However, it was the Israeli invasion of Lebanon in 1982 that brought Sharon notoriety on a global scale. As Defence Minister he had orchestrated the invasion of Lebanon, killing over 29,500 Palestinians and Lebanese. It is estimated that around 40 per cent of those killed were children. The massacre at the Sabra and Shatila refugee camps, which went on for two days from September 16, 1982, continues to be a bleeding wound; although those responsible for the act have not been brought to justice so far. More than 2,750 people, many of them children, perished at the hands of the right-wing Phalangist militia, acting at the behest of the Israeli Army, under Sharon's command. An official Israeli Commission of Inquiry found that Sharon, among others, was responsible for the massacre of non-combatant civilians. A court in Belgium was on the verge of admitting a war crimes petition against Sharon under a law that allowed local courts to try foreigners for crimes against humanity. The petition was filed by relatives of those who perished in Sabra and Shatila. But pressure from the Bush administration forced the Belgian government to amend the law and Sharon escaped trial.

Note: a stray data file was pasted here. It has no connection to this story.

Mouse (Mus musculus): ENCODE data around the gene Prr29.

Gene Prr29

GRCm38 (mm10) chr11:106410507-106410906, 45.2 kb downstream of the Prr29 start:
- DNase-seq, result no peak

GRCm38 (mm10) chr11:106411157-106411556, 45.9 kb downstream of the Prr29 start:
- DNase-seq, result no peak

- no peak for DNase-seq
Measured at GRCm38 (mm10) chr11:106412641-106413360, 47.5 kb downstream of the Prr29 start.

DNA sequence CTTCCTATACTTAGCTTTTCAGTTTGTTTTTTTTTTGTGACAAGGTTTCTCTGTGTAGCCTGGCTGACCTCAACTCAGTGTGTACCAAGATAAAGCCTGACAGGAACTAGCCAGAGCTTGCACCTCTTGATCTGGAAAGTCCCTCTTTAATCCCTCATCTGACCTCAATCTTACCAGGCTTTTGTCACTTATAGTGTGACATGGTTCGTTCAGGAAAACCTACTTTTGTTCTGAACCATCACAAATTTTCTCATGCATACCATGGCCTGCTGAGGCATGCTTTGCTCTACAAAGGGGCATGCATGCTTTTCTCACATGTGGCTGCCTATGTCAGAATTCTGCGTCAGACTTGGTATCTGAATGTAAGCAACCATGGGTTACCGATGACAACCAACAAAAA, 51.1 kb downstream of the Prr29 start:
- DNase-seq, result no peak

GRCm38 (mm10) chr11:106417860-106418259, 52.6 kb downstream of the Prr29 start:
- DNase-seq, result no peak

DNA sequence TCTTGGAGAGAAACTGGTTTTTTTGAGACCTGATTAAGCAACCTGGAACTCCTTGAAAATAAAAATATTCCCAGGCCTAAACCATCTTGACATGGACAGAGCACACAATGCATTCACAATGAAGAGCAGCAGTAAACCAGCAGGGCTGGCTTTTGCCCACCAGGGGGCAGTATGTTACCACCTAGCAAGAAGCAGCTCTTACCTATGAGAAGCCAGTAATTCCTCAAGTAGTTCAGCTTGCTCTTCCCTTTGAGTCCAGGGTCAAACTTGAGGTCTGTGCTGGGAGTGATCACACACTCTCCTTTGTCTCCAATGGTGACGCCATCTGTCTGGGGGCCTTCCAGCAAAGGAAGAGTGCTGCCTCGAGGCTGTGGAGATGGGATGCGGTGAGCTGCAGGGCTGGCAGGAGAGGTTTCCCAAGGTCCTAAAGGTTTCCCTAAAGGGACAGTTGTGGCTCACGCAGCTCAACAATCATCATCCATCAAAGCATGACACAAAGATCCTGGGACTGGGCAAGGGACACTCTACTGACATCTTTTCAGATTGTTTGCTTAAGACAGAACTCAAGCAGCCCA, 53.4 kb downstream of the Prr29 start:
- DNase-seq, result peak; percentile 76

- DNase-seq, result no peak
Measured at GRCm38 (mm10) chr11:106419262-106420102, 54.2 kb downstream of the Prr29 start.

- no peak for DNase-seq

Sharon, in his zeal to achieve the goal of a Greater Israel, which would extend from the Red Sea to the Mediterranean, has played a key role in expanding the settlements on the occupied territories.

The first big settlement expansion took place between 1977 and 1992, when the Likud had decisive say in the government. During this period, the number of Jewish settlers in the occupied territories went up by more than 2,000 per cent. The so-called "Falasha" Jews from Ethiopia were smuggled into Israel through Sudan. Sharon also had a cosy relationship with unsavoury African heads of state and controversial political figures like Mobutu Sese Seko of Zaire and Jonas Savimbi of Angola. He had met both these leaders in the early 1980s during visits to the African continent. Israel was desperate for friends those days. Sharon, using his links with the Reagan administration, helped Mobutu get U.S. aid on generous terms. Mobutu established diplomatic links with Israel in return. Israel also provided security advisers and trained Mobutu's praetorian guards, helping the dictator to hold on to power and bankrupt the country. Sharon used his trips to Angola to aid and advise the rapacious Savimbi and his South African backers, in their efforts to destabilise the legitimate government in Luanda.